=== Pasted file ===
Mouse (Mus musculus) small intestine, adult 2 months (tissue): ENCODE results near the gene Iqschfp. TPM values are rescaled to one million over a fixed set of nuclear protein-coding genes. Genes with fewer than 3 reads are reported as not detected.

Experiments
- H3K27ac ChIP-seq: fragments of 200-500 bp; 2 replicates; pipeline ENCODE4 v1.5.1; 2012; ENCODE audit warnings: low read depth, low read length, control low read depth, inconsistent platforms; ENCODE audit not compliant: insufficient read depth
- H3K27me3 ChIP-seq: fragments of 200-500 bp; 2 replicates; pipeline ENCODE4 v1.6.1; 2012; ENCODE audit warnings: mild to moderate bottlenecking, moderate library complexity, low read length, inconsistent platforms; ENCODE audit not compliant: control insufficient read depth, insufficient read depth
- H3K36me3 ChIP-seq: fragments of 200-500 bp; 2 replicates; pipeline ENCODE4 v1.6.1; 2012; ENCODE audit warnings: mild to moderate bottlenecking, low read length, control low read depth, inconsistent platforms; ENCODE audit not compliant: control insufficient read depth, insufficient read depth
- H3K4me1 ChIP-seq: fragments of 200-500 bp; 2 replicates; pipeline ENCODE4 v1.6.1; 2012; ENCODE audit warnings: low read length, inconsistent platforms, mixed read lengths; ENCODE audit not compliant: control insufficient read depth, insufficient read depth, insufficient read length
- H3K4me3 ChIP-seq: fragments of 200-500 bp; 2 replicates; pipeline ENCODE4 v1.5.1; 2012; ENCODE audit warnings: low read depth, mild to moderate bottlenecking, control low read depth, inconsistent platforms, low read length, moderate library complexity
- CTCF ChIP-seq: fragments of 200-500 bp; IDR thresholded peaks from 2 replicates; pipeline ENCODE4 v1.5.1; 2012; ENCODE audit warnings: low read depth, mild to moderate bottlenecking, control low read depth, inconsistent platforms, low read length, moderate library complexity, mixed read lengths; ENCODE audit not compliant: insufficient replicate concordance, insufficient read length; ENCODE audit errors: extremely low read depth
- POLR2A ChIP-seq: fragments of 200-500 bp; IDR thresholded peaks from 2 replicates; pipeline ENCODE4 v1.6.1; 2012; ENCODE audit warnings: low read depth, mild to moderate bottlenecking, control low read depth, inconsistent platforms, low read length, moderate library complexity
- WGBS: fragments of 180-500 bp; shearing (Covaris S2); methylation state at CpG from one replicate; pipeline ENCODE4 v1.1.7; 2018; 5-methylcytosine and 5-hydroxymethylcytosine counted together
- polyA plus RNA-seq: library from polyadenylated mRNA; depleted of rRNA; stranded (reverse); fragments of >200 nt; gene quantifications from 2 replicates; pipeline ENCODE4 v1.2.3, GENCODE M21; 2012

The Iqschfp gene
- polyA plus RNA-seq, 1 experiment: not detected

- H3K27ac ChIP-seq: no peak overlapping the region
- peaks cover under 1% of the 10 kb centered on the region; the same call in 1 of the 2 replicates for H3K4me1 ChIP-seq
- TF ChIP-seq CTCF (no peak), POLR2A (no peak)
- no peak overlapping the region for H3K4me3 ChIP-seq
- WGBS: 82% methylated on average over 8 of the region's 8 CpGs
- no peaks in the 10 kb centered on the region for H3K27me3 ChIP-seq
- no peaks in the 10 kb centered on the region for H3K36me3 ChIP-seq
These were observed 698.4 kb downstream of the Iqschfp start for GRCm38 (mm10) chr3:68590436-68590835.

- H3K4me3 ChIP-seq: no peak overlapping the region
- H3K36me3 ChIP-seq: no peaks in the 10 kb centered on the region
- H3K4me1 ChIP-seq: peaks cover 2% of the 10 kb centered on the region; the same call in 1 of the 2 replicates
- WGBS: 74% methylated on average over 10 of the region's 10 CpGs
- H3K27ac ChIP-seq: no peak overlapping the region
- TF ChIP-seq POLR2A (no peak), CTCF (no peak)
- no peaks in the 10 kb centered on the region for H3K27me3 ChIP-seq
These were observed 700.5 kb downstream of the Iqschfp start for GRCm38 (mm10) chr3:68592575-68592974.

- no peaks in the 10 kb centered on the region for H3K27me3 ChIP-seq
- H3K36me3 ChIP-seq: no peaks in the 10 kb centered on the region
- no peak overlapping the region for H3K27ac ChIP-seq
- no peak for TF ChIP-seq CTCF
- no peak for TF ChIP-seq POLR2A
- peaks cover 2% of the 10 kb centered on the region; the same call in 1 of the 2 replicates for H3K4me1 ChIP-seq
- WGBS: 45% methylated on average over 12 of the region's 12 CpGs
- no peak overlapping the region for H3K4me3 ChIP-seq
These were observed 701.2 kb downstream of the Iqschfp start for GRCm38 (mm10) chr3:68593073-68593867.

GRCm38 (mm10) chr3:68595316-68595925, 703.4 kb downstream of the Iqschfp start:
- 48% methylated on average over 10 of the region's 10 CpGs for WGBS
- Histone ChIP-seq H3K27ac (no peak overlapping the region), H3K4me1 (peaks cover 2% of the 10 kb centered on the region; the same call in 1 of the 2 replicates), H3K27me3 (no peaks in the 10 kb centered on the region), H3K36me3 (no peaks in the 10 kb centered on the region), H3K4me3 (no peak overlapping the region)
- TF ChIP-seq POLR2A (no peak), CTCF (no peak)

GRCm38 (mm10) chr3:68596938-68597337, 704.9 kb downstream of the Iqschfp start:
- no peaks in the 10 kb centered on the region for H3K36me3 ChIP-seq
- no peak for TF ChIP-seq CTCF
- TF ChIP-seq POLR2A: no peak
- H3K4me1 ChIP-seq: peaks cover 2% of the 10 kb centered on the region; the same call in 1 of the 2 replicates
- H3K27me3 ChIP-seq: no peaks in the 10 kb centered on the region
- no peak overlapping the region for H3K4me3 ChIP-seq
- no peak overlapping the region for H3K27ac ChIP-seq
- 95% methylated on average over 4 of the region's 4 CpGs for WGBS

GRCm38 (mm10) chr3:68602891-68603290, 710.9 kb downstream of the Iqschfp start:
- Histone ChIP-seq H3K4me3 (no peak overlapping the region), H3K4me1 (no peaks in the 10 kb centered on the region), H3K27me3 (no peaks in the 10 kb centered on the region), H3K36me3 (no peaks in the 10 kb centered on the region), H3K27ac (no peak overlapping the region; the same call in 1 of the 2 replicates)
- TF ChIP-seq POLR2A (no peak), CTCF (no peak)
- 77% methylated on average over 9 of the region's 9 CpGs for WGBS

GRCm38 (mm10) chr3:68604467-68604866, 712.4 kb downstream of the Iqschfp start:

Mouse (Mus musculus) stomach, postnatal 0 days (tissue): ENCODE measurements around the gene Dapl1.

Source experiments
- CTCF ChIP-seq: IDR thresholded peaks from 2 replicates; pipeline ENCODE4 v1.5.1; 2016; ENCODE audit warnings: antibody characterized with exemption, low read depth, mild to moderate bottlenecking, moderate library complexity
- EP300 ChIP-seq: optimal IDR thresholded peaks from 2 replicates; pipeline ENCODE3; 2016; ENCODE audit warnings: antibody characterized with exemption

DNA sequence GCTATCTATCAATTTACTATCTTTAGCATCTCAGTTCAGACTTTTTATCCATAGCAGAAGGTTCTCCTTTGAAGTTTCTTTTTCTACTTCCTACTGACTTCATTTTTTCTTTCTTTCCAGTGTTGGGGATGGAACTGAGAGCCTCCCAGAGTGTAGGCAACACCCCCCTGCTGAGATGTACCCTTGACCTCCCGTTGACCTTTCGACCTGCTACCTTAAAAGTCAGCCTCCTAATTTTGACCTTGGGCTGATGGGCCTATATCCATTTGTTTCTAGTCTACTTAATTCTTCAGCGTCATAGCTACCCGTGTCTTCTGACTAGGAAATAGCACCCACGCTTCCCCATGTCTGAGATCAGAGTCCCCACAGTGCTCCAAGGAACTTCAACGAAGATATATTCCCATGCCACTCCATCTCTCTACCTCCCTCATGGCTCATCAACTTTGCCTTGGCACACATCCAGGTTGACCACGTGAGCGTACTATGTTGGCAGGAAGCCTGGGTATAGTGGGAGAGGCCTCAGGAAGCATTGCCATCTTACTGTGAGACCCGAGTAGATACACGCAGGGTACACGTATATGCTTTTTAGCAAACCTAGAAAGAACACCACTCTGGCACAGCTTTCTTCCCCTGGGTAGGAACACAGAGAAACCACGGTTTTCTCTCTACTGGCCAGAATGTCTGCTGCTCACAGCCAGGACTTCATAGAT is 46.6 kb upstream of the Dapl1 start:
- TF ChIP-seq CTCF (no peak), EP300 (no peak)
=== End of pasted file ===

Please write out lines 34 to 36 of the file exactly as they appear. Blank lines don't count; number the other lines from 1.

- no peak for TF ChIP-seq POLR2A
- peaks cover 2% of the 10 kb centered on the region; the same call in 1 of the 2 replicates for H3K4me1 ChIP-seq
- WGBS: 45% methylated on average over 12 of the region's 12 CpGs